The Personal Insurance has settled the class action commenced against it as a result of its use of credit scores in investigating accident benefit claims, by paying $2,250,000.00.
The decision approving the settlement is interesting for its discussion of whether a class action can be commenced in the Federal Court following the release of a decision from the Federal Privacy Commissioner. Defence counsel took the position that only the representative plaintiff (who had obtained a decision from the Federal Privacy Commissioner) had standing to bring a federal action, and that no other class member (who did not also have a decision from the Federal Privacy Commissioner) had standing. Therefore, counsel argued, a class action could not be brought in federal Court.
Plaintiff's counsel, instead of contesting jurisdiction, commenced a class action at the provincial level in Ontario, which was the action that was settled. Query whether defence counsel's tactics aided Personal Insurance, or merely set a new precedent whereby plaintiff counsel no longer need to sue in federal court in order to rely on a breach of PIPEDA as the basis for a privacy class action.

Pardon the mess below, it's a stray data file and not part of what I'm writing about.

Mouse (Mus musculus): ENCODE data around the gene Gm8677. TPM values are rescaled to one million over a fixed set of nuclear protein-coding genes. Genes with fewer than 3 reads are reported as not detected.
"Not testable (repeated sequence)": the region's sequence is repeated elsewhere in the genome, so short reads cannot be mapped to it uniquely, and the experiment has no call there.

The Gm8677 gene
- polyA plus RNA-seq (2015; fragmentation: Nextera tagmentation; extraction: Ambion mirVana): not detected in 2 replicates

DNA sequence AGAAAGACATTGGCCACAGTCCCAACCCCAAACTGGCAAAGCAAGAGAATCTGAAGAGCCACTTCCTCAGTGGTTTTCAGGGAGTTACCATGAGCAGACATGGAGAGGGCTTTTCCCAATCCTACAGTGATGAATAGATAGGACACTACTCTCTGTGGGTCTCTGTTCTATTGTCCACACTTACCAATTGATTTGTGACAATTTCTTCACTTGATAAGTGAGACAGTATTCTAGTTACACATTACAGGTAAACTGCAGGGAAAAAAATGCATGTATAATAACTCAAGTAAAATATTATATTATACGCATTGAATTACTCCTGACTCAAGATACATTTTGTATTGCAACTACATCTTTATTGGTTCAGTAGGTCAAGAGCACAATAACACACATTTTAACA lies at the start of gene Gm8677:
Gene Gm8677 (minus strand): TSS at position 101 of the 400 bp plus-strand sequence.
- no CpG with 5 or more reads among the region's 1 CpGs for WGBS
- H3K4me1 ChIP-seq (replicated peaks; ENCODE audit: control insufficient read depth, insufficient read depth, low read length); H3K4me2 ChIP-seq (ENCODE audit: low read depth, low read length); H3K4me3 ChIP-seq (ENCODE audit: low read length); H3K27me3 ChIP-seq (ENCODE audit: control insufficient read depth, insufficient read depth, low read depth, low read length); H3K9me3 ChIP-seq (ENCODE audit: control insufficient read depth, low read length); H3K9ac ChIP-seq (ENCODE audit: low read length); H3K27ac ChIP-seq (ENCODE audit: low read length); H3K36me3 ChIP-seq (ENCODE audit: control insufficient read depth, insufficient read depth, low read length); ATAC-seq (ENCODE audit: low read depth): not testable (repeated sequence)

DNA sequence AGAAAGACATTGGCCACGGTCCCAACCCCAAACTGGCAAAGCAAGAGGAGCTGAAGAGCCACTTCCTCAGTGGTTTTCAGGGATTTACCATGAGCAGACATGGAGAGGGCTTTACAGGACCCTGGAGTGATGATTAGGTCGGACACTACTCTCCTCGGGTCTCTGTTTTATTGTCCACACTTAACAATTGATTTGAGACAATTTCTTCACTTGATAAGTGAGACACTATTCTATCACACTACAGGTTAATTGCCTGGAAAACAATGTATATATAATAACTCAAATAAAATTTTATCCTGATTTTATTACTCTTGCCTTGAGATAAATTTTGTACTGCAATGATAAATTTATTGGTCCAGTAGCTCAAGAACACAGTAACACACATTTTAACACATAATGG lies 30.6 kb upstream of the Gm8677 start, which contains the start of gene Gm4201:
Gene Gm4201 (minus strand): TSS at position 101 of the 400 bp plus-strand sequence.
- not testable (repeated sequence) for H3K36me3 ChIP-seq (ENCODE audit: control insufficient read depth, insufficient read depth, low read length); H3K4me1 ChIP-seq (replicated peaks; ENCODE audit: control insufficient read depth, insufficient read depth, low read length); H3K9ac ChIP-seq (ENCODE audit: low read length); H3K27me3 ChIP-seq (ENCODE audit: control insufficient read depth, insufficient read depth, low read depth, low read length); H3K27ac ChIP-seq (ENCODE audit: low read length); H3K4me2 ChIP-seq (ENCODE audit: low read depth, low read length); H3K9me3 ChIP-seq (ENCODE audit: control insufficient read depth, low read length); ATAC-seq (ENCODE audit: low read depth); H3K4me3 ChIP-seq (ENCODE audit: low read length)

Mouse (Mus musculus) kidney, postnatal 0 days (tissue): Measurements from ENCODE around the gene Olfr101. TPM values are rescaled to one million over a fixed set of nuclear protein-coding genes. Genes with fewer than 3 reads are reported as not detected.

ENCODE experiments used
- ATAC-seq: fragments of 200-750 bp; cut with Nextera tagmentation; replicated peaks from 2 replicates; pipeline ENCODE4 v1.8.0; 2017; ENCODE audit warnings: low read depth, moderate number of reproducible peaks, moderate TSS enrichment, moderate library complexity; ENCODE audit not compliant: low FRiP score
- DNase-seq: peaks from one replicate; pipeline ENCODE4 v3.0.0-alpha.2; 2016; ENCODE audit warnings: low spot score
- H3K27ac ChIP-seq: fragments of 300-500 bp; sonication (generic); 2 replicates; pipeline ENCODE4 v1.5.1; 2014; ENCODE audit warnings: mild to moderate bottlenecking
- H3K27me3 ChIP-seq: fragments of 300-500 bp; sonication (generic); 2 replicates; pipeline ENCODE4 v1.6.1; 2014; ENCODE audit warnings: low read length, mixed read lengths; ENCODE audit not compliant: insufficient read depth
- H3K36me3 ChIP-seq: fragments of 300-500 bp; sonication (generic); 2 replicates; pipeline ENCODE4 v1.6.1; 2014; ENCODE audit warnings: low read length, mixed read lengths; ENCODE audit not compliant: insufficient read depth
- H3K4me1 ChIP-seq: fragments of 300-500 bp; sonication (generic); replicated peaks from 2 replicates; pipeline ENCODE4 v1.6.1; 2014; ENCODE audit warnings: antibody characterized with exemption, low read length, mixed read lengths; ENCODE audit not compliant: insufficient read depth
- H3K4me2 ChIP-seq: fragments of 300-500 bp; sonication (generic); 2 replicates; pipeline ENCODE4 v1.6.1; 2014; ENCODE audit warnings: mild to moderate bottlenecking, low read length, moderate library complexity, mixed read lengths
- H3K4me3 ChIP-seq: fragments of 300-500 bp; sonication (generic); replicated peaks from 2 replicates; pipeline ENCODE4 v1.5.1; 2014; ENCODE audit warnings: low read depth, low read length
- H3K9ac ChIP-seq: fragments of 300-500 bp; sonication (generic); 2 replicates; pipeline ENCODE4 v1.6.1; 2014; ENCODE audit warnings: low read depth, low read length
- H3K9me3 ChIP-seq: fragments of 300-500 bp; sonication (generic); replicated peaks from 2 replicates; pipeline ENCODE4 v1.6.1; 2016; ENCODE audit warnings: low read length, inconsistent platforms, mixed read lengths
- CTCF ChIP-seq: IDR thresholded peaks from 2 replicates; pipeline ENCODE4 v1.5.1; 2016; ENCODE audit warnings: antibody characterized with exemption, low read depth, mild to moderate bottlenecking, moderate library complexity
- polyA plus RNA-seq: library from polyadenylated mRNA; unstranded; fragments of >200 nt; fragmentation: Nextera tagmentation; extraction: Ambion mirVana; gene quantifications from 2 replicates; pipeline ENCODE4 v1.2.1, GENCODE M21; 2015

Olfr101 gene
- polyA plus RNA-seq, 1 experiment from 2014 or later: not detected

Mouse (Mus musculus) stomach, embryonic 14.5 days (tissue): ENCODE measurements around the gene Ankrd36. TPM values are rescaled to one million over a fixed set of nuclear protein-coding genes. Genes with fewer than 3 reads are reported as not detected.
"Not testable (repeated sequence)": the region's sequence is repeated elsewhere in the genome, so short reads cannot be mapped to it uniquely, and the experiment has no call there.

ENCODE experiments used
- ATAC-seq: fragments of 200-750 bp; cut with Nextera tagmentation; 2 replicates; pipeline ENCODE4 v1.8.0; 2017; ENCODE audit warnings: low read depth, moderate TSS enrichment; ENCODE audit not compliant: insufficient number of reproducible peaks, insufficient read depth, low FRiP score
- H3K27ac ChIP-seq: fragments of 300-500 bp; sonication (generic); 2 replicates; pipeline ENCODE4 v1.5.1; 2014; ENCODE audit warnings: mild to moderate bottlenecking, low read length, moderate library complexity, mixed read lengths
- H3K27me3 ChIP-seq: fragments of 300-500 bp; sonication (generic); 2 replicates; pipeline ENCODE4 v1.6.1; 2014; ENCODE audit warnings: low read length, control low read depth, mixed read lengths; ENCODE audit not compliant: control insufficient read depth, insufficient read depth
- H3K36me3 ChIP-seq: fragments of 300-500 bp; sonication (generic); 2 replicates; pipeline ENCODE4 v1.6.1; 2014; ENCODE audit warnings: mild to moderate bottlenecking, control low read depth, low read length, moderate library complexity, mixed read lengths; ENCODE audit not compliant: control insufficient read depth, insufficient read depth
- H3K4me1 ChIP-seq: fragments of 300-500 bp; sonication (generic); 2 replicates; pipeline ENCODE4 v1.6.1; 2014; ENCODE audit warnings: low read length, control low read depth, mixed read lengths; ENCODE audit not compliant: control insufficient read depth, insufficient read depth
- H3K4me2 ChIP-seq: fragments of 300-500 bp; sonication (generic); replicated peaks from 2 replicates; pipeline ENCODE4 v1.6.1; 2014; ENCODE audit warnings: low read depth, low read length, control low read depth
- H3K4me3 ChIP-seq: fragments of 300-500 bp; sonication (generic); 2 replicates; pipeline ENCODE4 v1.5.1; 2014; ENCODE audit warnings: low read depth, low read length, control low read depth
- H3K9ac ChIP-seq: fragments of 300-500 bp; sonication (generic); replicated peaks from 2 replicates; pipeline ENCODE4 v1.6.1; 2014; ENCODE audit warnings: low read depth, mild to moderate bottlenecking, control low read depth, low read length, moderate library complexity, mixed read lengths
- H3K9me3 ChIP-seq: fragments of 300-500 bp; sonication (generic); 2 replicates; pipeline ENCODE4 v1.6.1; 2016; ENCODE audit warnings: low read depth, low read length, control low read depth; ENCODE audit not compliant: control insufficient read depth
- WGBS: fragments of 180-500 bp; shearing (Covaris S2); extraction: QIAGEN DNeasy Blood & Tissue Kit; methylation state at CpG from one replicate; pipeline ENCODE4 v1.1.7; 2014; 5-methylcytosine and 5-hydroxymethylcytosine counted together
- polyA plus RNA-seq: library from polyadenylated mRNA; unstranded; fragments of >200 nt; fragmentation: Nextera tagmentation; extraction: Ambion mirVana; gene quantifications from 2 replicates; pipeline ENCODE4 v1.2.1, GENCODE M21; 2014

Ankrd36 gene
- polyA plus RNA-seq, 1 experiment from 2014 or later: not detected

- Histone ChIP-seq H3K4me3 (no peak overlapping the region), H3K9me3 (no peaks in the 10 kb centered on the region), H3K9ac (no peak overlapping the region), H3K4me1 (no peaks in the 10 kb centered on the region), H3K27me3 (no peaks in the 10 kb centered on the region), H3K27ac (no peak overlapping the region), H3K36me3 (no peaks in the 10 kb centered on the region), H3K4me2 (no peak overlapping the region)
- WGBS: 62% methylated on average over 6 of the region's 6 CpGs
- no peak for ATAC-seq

In addition, this is yet another privacy class action that has settled for a relatively small "per claimant" amount, of approximately $150.00-$175.00 per class claimant (depending on the take-up rate).
Plaintiff counsel's fee from the $2,250,000.00 was $500,000.00, at an estimated multiplier from time incurred of 1.16, which is quite a modest return, in the scope of class actions.
See: Haikola v. The Personal Insurance Company, 2019 ONSC 5982 (CanLII
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